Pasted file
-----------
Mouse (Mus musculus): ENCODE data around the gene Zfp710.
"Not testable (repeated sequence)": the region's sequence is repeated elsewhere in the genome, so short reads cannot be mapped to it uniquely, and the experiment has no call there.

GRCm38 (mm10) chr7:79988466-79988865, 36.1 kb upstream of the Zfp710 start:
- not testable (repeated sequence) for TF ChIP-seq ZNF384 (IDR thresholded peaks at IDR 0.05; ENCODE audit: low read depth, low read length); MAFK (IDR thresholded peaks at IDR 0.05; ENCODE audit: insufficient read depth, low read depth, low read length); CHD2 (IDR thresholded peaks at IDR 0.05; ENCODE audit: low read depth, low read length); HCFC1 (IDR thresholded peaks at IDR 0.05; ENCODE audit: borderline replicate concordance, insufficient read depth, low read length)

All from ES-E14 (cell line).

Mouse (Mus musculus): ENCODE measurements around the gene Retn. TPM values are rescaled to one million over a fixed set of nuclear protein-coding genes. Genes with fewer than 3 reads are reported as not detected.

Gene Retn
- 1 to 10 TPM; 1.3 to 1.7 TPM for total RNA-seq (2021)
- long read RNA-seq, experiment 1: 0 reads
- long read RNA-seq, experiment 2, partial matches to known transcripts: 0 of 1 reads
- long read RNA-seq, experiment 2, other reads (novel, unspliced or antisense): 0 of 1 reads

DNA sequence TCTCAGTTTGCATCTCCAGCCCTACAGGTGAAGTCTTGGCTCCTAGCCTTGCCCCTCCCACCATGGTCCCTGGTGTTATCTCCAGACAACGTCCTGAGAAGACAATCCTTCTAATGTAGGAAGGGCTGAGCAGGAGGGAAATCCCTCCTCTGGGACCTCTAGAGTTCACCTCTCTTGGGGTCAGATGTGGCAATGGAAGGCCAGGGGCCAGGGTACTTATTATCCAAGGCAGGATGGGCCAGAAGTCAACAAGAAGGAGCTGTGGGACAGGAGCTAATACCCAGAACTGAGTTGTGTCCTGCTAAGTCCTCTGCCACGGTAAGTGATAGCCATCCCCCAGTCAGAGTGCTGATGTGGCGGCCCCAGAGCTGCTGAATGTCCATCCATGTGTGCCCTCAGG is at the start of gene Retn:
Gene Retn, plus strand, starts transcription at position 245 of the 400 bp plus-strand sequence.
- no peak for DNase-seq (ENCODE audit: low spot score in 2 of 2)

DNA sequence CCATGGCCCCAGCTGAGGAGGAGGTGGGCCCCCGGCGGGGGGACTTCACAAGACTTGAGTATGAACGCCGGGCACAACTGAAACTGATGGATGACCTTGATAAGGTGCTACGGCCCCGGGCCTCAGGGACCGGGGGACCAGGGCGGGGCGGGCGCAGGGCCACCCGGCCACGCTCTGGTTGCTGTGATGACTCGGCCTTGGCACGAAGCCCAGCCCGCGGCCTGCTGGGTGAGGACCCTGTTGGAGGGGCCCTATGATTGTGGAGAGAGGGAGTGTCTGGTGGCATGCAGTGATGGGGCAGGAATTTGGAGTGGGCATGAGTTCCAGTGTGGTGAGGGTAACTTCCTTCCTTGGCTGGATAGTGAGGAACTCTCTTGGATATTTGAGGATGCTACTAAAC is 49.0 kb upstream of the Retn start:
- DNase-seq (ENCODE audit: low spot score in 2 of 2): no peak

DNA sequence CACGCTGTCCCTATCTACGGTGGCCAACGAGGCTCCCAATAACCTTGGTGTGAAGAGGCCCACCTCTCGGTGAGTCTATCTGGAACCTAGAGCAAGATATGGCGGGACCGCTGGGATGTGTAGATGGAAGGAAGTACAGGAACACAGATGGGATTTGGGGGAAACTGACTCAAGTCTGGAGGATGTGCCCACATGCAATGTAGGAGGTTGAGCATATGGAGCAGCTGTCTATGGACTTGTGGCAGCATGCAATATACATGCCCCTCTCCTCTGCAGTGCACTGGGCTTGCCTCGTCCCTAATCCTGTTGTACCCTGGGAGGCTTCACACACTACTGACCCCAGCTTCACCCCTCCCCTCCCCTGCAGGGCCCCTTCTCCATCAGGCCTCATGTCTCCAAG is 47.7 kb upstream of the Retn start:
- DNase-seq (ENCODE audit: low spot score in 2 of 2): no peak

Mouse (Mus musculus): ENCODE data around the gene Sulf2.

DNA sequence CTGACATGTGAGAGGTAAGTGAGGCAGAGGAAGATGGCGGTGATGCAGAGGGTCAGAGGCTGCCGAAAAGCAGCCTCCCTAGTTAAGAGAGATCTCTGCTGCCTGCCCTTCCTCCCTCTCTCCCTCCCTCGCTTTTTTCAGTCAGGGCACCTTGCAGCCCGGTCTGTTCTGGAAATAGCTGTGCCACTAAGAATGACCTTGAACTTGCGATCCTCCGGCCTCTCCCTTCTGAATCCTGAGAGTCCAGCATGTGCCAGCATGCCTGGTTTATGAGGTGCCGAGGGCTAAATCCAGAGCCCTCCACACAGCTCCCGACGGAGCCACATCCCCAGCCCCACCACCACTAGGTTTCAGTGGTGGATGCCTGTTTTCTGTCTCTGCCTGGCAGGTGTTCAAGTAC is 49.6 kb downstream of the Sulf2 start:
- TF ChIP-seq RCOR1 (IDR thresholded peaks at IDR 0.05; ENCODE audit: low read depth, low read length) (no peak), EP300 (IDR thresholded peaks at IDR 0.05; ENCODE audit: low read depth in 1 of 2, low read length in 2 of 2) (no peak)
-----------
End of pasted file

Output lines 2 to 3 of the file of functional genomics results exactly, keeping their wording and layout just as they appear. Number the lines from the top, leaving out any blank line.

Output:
"Not testable (repeated sequence)": the region's sequence is repeated elsewhere in the genome, so short reads cannot be mapped to it uniquely, and the experiment has no call there.

GRCm38 (mm10) chr7:79988466-79988865, 36.1 kb upstream of the Zfp710 start: